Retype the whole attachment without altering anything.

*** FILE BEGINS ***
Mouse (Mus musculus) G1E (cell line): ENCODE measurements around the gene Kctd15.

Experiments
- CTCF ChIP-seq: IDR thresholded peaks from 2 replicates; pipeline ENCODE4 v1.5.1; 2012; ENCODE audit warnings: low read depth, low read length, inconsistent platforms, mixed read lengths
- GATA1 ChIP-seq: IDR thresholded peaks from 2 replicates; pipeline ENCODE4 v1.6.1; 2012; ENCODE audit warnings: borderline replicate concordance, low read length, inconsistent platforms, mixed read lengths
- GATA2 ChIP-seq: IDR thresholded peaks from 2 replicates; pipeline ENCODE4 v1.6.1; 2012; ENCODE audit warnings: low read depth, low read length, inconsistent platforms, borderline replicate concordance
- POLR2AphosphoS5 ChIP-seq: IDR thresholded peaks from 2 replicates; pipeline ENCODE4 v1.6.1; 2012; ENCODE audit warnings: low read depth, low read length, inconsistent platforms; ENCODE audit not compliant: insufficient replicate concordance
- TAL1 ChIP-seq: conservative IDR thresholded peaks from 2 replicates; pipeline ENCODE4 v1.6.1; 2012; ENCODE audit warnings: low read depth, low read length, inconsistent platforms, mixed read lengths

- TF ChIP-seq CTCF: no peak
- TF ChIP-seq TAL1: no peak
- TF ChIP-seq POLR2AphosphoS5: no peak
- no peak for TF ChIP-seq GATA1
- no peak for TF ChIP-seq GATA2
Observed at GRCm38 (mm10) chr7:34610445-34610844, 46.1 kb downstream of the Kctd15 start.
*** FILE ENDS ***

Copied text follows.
Mouse (Mus musculus) G1E (cell line): ENCODE measurements around the gene Kctd15.

Experiments
- CTCF ChIP-seq: IDR thresholded peaks from 2 replicates; pipeline ENCODE4 v1.5.1; 2012; ENCODE audit warnings: low read depth, low read length, inconsistent platforms, mixed read lengths
- GATA1 ChIP-seq: IDR thresholded peaks from 2 replicates; pipeline ENCODE4 v1.6.1; 2012; ENCODE audit warnings: borderline replicate concordance, low read length, inconsistent platforms, mixed read lengths
- GATA2 ChIP-seq: IDR thresholded peaks from 2 replicates; pipeline ENCODE4 v1.6.1; 2012; ENCODE audit warnings: low read depth, low read length, inconsistent platforms, borderline replicate concordance
- POLR2AphosphoS5 ChIP-seq: IDR thresholded peaks from 2 replicates; pipeline ENCODE4 v1.6.1; 2012; ENCODE audit warnings: low read depth, low read length, inconsistent platforms; ENCODE audit not compliant: insufficient replicate concordance
- TAL1 ChIP-seq: conservative IDR thresholded peaks from 2 replicates; pipeline ENCODE4 v1.6.1; 2012; ENCODE audit warnings: low read depth, low read length, inconsistent platforms, mixed read lengths

- TF ChIP-seq CTCF: no peak
- TF ChIP-seq TAL1: no peak
- TF ChIP-seq POLR2AphosphoS5: no peak
- no peak for TF ChIP-seq GATA1
- no peak for TF ChIP-seq GATA2
Observed at GRCm38 (mm10) chr7:34610445-34610844, 46.1 kb downstream of the Kctd15 start.